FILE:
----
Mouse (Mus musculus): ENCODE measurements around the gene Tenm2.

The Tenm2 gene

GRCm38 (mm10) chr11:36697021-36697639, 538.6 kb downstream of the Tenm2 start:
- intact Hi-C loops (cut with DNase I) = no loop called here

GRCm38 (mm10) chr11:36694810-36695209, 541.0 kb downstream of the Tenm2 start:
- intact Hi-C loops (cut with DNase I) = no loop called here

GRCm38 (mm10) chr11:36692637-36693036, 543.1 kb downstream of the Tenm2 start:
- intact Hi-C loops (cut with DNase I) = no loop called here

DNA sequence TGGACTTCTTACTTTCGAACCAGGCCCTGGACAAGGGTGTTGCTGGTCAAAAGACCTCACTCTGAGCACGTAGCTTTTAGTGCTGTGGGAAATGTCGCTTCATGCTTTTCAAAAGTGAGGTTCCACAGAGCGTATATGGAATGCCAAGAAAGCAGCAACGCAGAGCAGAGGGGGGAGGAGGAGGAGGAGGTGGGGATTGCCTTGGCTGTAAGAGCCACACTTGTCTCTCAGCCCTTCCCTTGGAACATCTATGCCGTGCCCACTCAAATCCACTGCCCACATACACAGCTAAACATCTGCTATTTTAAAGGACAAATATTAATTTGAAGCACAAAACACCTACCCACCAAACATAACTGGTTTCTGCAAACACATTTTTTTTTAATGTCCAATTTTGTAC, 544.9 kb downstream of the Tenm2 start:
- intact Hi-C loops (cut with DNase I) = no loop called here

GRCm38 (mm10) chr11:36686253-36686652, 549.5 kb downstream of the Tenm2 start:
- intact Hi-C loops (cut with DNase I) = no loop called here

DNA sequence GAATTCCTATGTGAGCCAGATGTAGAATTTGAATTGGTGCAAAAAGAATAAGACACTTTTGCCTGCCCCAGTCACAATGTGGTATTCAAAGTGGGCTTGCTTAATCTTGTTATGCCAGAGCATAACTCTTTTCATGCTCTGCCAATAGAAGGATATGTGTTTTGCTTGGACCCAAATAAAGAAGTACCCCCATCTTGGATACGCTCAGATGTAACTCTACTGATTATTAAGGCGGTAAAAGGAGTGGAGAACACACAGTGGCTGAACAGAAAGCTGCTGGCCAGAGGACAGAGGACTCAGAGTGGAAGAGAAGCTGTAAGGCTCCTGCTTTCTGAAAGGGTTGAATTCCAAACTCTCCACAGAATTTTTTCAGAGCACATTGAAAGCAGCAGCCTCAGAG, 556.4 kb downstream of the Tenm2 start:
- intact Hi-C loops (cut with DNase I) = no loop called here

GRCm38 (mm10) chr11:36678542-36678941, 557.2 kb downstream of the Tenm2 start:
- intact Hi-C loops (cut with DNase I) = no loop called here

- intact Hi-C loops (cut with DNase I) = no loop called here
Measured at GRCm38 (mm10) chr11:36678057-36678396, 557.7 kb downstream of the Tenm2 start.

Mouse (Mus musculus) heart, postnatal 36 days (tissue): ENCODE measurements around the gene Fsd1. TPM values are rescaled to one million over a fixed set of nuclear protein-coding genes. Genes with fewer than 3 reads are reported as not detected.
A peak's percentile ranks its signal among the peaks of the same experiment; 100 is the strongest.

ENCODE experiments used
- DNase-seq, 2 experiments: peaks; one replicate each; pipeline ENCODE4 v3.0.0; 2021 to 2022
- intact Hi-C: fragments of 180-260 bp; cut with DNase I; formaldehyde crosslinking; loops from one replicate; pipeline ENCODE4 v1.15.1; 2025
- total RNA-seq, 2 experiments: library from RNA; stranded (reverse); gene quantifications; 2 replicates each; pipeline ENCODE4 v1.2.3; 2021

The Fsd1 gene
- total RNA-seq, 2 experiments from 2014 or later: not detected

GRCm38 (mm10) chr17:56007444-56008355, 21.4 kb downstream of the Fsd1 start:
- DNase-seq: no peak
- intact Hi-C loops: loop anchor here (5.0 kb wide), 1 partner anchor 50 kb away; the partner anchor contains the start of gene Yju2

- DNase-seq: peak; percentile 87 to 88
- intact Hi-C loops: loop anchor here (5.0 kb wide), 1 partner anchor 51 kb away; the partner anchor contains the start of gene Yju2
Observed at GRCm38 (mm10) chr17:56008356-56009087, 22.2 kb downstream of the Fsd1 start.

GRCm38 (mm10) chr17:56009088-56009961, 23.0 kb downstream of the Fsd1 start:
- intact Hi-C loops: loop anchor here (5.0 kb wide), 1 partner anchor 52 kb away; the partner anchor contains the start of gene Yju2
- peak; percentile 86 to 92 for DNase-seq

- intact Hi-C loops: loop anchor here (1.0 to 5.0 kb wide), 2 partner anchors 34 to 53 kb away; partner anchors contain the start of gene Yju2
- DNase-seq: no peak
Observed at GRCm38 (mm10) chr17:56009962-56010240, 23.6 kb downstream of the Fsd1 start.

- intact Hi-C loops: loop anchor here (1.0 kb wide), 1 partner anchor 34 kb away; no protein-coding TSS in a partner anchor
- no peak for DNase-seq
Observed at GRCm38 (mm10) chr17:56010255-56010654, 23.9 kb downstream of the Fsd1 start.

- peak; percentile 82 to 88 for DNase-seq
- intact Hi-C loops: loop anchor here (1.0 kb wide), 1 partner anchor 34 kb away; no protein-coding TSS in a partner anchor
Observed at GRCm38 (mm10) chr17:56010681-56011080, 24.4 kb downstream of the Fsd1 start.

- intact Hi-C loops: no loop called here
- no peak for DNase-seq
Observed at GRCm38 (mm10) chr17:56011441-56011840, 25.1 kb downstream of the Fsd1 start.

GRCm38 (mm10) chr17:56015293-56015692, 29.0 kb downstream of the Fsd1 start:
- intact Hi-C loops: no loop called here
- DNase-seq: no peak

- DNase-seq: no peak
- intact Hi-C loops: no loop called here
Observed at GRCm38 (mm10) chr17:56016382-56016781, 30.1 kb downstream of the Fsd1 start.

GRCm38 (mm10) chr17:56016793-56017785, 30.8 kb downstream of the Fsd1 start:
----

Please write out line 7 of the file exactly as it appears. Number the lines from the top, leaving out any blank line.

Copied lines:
GRCm38 (mm10) chr11:36692637-36693036, 543.1 kb downstream of the Tenm2 start: